Check out RINSE/REPEAT featured artist, Mille Guldbeck. You can see her work in our 117 Gallery until September 15 as part of our current exhibition.
Mille Guldbeck is a painter, printmaker and photographer, graduated University of Iowa, MFA 1995. Named Lois Roth Endowment Fellow for 2007 by the Fullbright affiliate the American-Scandinavian Foundation in connection with a grant, she was also the recipient of an E.D. Foundation Grant the same year. Granted awards from the Iowa Arts Council, Ohio Arts Council, and residencies including Ragdale Foundation, Jentel Foundation, Brush Creek Foundation for the Arts, Vermont Studio Center, Virginia Center for Creative Arts, Grafisk Vaerksted and Hollufgård in Denmark, GIL Artist Society, Hafnarborg Center for Culture and Art, and SIM, Iceland and Nelimarkka Museum in Finland. Work in public collections in Europe, the U.S. and Asia. Solo and group exhibitions include Nelimarkka Museum in Finland, Akureyri Art Museum in Iceland, South Bend Museum of Art in Indiana, The Neon Heater Gallery in Ohio, Artemisia Gallery and Melanee Cooper Gallery in Chicago, the University of Northern Iowa, University of Mary Washington, Georgetown College, CSPS/The Drawing Legion, Tennessee Technological University, the Samuel Morse Museum and Historic Site in New York and Toyahashi Museum in Japan. She is a Full Professor at Bowling Green State University in Ohio.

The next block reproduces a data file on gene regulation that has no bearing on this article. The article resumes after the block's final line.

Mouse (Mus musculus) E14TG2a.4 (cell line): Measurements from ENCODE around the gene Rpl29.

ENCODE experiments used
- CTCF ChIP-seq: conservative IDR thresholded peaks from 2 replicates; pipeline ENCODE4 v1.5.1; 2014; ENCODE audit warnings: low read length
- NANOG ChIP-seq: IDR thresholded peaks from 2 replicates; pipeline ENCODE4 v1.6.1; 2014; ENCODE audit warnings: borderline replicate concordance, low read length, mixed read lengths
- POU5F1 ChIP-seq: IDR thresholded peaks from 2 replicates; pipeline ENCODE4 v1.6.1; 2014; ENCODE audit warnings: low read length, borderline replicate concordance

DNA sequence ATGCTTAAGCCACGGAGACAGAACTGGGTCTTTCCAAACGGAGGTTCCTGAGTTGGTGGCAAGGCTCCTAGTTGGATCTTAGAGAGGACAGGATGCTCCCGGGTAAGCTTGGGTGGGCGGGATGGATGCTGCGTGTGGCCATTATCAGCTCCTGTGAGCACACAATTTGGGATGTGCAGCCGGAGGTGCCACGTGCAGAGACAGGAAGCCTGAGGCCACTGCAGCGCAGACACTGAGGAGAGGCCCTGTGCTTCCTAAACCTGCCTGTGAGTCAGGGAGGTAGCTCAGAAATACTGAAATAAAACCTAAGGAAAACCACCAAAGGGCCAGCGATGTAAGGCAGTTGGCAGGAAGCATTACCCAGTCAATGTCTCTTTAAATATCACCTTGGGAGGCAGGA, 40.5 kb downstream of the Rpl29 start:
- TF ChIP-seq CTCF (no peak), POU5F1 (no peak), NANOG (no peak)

My responsive practice is an exploration in open process and focuses on the nature of transformation. With abiding interests in natural phenomenon and the mark of the hand, I investigate the logic inherent in misdirection and interpretation. My practice navigates a variety of processes and color palettes to create both flat and airy spaces, conveying a sense of immediate and ever-present time. Thoughts about fragility, strength, power and resiliency in relation to anthropology, biology, culture and collecting motivate my practice. The time-consuming process of sewing, sanding and scraping becomes an opportunity to think about the work at hand. The repetition of motion and mark, sewn or rubbed, become like the repetitive waves of daily life, ultimately resisting any one particular read. The ‘magic’ happens when patterns and limitations are established through repetition, and then broken.